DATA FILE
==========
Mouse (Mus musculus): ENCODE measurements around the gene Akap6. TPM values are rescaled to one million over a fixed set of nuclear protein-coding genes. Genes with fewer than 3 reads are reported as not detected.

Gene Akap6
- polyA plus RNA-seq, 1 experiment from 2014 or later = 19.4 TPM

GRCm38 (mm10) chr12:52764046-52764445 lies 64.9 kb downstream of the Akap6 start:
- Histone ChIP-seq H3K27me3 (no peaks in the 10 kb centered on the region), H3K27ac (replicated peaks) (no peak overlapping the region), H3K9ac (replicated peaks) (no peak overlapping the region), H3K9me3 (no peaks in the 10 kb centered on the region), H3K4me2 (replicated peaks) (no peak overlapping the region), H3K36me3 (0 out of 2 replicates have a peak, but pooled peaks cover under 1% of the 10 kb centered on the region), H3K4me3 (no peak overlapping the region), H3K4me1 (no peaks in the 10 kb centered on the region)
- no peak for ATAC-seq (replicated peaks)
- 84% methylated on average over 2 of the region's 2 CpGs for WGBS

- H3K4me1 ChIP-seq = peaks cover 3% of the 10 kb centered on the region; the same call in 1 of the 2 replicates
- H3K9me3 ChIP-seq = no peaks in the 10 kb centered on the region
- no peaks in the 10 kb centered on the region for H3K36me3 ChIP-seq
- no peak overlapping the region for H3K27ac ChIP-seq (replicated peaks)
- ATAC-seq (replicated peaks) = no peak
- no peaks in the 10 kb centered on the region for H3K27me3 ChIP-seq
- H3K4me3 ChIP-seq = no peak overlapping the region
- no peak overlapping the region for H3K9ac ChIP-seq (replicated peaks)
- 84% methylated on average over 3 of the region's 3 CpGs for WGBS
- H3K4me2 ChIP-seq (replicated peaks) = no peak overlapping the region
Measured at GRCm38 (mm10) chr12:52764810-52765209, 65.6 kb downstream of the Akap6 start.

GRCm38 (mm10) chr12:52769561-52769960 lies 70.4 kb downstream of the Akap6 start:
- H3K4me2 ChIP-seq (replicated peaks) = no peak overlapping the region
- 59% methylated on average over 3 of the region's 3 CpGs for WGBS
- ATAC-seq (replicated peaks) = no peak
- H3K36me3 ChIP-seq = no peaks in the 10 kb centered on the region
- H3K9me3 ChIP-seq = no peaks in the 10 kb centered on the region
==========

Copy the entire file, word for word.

Mouse (Mus musculus): ENCODE measurements around the gene Akap6. TPM values are rescaled to one million over a fixed set of nuclear protein-coding genes. Genes with fewer than 3 reads are reported as not detected.

Gene Akap6
- polyA plus RNA-seq, 1 experiment from 2014 or later = 19.4 TPM

GRCm38 (mm10) chr12:52764046-52764445 lies 64.9 kb downstream of the Akap6 start:
- Histone ChIP-seq H3K27me3 (no peaks in the 10 kb centered on the region), H3K27ac (replicated peaks) (no peak overlapping the region), H3K9ac (replicated peaks) (no peak overlapping the region), H3K9me3 (no peaks in the 10 kb centered on the region), H3K4me2 (replicated peaks) (no peak overlapping the region), H3K36me3 (0 out of 2 replicates have a peak, but pooled peaks cover under 1% of the 10 kb centered on the region), H3K4me3 (no peak overlapping the region), H3K4me1 (no peaks in the 10 kb centered on the region)
- no peak for ATAC-seq (replicated peaks)
- 84% methylated on average over 2 of the region's 2 CpGs for WGBS

- H3K4me1 ChIP-seq = peaks cover 3% of the 10 kb centered on the region; the same call in 1 of the 2 replicates
- H3K9me3 ChIP-seq = no peaks in the 10 kb centered on the region
- no peaks in the 10 kb centered on the region for H3K36me3 ChIP-seq
- no peak overlapping the region for H3K27ac ChIP-seq (replicated peaks)
- ATAC-seq (replicated peaks) = no peak
- no peaks in the 10 kb centered on the region for H3K27me3 ChIP-seq
- H3K4me3 ChIP-seq = no peak overlapping the region
- no peak overlapping the region for H3K9ac ChIP-seq (replicated peaks)
- 84% methylated on average over 3 of the region's 3 CpGs for WGBS
- H3K4me2 ChIP-seq (replicated peaks) = no peak overlapping the region
Measured at GRCm38 (mm10) chr12:52764810-52765209, 65.6 kb downstream of the Akap6 start.

GRCm38 (mm10) chr12:52769561-52769960 lies 70.4 kb downstream of the Akap6 start:
- H3K4me2 ChIP-seq (replicated peaks) = no peak overlapping the region
- 59% methylated on average over 3 of the region's 3 CpGs for WGBS
- ATAC-seq (replicated peaks) = no peak
- H3K36me3 ChIP-seq = no peaks in the 10 kb centered on the region
- H3K9me3 ChIP-seq = no peaks in the 10 kb centered on the region